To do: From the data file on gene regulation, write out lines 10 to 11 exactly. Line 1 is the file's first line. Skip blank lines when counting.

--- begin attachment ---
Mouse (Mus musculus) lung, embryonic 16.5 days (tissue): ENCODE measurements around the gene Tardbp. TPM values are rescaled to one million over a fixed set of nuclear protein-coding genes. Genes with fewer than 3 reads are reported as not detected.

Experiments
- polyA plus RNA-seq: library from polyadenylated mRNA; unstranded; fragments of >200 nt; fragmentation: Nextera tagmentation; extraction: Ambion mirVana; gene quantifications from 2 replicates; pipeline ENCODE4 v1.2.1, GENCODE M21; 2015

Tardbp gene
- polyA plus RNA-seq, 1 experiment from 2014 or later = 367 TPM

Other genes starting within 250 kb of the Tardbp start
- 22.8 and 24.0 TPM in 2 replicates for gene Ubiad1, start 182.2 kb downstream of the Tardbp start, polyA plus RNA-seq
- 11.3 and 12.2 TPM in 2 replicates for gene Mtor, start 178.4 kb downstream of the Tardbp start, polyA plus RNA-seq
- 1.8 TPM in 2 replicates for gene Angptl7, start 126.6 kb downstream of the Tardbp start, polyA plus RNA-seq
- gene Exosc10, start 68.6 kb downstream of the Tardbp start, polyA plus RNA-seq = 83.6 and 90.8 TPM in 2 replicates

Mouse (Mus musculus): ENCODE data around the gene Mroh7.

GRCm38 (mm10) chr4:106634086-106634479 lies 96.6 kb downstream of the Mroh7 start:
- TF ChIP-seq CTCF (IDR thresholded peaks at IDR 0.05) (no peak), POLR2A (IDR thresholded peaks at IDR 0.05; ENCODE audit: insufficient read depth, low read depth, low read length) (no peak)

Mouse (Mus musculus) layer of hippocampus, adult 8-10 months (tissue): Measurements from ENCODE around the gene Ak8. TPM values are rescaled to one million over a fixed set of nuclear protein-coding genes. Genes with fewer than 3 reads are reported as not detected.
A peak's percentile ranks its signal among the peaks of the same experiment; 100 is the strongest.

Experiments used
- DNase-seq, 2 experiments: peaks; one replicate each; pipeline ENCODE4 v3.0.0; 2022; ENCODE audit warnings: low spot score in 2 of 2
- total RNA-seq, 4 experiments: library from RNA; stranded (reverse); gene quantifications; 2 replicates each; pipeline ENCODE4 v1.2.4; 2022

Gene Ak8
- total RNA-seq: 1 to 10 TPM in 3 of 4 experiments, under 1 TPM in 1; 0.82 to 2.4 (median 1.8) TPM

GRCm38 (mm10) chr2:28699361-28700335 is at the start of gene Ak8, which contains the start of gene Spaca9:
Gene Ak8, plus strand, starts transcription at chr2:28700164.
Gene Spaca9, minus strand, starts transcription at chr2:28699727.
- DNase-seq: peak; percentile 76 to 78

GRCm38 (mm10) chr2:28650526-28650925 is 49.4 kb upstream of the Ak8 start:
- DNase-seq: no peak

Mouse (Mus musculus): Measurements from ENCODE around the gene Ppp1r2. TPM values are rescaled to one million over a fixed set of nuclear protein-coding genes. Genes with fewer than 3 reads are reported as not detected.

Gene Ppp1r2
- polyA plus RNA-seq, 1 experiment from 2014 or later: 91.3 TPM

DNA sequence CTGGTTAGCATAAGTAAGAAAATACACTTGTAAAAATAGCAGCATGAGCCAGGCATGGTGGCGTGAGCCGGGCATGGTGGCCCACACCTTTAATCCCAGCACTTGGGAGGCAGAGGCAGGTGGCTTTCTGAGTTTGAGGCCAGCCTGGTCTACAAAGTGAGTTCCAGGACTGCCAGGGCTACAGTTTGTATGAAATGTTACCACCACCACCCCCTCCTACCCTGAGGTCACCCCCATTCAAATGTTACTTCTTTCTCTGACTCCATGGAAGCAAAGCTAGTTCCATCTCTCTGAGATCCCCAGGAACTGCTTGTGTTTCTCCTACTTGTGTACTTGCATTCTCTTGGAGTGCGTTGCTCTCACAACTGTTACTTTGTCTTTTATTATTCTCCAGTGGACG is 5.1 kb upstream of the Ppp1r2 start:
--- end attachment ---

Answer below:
- gene Exosc10, start 68.6 kb downstream of the Tardbp start, polyA plus RNA-seq = 83.6 and 90.8 TPM in 2 replicates

Mouse (Mus musculus): ENCODE data around the gene Mroh7.